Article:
Alabama Butterfly Atlas adds new “search by color” feature. Site includes eggs, caterpillars and more

Photo of a Summer Azure butterfly egg taken in 2017 by Sara Bright.

Sara Bright, Birmingham co-author and photographer of the book Butterflies of Alabama informed Bham Now this week that the Alabama Butterfly Atlas has added a new “search by color” feature on their popular nature website.

Photo of a Zebra Swallowtail egg courtesy of Sara Bright

Butterfly enthusiasts hope the new feature will make it easier for children and adults alike to better identify butterflies in their natural habitat by not requiring them to initially know the scientific or common names.

Birmingham Alabama
Diana Fritillary- photo by Sara Bright

What is the Alabama Butterfly Atlas

Birmingham Alabama
Zebra Swallowtail – photo by Sara Bright

Launched in April 2017, the Alabama Butterfly Atlas (ABA) collects, interprets, and shares information about Alabama’s butterfly populations for the purpose of education and conservation. It puts science-based information into the hands of those who need it—students and teachers, gardeners, conservationists, and green space planners across the state.

How to use the Atlas

Falcate Orangetip – photo from the Alabama Butterfly Atlas

If you want to learn everything there is to know about butterflies of Alabama, the Alabama Butterfly Atlas is a one stop shop.  The Atlas provides:

  • Access to life history accounts, distribution maps, photographs of each life cycle stage (the site also includes photos of eggs, caterpillars and chrysalis), host plant lists, gardening tips, and flight charts—all specific to Alabama.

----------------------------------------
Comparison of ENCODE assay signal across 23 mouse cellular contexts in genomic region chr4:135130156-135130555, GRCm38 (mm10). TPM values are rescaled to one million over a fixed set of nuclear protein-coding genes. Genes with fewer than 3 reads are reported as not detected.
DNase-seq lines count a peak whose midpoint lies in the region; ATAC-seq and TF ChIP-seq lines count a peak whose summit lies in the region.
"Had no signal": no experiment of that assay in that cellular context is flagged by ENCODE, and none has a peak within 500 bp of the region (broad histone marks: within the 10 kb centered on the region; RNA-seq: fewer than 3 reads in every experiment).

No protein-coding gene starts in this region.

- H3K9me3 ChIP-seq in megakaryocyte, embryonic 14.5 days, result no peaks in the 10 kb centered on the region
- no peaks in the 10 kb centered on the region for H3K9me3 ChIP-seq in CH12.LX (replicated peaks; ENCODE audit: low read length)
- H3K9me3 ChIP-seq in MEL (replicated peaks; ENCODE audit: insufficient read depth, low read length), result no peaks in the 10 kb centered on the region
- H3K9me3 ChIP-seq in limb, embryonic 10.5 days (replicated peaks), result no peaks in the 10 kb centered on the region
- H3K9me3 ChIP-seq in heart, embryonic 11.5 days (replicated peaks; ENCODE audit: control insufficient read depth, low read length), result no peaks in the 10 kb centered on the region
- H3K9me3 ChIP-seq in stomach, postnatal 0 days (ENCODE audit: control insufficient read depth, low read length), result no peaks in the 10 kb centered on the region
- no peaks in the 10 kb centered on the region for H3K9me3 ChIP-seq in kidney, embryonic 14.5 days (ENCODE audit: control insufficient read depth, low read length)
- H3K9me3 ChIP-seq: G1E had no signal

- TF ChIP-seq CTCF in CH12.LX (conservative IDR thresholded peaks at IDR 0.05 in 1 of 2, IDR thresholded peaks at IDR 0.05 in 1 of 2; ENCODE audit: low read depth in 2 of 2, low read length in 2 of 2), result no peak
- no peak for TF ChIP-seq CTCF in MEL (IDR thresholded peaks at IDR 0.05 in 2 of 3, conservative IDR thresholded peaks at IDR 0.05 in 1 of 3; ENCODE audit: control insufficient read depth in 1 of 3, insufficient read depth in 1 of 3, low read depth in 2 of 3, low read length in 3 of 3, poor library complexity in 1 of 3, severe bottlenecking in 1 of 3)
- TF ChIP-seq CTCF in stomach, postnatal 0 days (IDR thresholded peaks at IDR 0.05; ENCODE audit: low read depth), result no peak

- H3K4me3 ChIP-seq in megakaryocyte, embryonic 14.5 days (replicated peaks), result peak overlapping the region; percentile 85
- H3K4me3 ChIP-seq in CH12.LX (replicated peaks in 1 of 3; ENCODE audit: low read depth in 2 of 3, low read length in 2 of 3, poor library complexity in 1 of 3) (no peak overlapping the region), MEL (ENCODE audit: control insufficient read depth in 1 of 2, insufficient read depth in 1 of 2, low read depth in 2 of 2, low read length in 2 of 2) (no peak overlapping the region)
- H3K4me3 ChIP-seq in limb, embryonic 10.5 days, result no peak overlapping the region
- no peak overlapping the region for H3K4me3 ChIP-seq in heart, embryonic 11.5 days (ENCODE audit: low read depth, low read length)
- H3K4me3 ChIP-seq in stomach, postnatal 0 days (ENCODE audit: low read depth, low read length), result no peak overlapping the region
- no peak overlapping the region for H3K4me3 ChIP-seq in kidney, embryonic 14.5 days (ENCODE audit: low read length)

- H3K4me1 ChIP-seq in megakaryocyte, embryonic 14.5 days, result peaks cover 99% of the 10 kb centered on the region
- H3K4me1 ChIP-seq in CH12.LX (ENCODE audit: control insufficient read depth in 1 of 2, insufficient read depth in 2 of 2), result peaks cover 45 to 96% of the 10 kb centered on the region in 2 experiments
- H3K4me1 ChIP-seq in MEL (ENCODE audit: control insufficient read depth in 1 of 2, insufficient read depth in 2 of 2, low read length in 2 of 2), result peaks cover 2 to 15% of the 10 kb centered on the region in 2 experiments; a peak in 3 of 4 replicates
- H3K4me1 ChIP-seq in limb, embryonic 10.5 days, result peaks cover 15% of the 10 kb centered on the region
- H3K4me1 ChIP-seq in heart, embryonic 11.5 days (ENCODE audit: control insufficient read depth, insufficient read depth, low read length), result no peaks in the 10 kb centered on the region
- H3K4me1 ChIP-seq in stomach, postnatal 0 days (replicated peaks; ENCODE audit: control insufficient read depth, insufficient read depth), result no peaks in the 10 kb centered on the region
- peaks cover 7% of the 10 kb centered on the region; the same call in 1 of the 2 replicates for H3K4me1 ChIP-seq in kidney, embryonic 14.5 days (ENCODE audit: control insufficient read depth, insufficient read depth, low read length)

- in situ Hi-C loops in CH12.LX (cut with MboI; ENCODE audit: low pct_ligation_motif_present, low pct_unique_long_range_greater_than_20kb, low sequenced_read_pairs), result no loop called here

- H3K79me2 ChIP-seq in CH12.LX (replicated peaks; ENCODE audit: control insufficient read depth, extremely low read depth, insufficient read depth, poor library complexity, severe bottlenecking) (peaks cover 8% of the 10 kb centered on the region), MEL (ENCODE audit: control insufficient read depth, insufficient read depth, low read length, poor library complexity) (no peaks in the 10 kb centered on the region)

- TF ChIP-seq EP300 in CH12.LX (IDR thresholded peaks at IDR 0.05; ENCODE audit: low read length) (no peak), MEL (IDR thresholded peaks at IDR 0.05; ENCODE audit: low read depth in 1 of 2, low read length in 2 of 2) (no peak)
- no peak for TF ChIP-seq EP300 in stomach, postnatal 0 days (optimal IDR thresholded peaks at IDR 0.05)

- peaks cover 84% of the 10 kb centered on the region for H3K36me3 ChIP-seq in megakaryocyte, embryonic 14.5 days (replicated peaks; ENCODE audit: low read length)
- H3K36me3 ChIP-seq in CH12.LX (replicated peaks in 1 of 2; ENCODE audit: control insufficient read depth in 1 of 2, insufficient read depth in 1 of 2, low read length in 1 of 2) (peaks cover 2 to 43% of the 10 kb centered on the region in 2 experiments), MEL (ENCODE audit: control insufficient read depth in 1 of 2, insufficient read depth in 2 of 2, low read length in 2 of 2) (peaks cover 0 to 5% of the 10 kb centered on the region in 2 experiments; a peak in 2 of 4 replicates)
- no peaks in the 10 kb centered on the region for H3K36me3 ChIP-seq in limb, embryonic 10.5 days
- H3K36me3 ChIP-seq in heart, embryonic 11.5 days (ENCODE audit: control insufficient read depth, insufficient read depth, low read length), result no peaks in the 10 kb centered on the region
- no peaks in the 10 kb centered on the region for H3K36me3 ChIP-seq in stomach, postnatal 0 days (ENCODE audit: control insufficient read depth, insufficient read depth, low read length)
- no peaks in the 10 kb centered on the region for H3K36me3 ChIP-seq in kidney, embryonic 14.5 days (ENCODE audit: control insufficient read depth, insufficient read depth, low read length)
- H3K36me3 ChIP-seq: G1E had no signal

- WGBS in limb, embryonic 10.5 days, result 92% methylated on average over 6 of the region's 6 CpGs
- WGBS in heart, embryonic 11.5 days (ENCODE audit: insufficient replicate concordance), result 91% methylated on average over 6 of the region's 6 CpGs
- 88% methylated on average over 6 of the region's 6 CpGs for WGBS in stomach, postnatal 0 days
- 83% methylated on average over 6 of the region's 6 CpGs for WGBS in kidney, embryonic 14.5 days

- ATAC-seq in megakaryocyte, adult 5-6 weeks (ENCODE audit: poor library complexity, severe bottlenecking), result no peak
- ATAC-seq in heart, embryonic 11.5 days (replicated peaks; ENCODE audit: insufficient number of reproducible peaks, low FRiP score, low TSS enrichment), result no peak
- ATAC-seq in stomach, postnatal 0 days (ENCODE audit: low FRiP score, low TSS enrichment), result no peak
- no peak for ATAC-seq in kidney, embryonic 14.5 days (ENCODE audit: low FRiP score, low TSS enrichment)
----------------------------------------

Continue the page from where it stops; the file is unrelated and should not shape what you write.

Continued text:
• Searchable information about a particular species or look at species lists from specific counties, regions, or selected public lands.
  • Info about the plants on which butterflies depend via the Alabama Plant Atlas (www.floraofalabama.org).

Citizen Scientists Welcomed

Birmingham
Great Purple Hairstreak – photo fro Alabama Butterfly Atlas

The Atlas welcomes public participation.

If you are a budding butterfly citizen scientist, photographer or just someone who loves “God’s stained glass windows” –  feel free to share your sightings and observations to albutterflyatlas@gmail.com. Click the “How to Submit” button for instructions.

Author: Pat Byington

Longtime conservationist. Former Executive Director at the Alabama Environmental Council and Wild South. Publisher of the Bama Environmental News for more than 18 years. Career highlights include playing an active role in the creation of Alabama's Forever Wild program, Little River Canyon National Preserve, Dugger Mountain Wilderness, preservation of special places throughout the East through the Wilderness Society and the strengthening (making more stringent) the state of Alabama's cancer risk and mercury standards.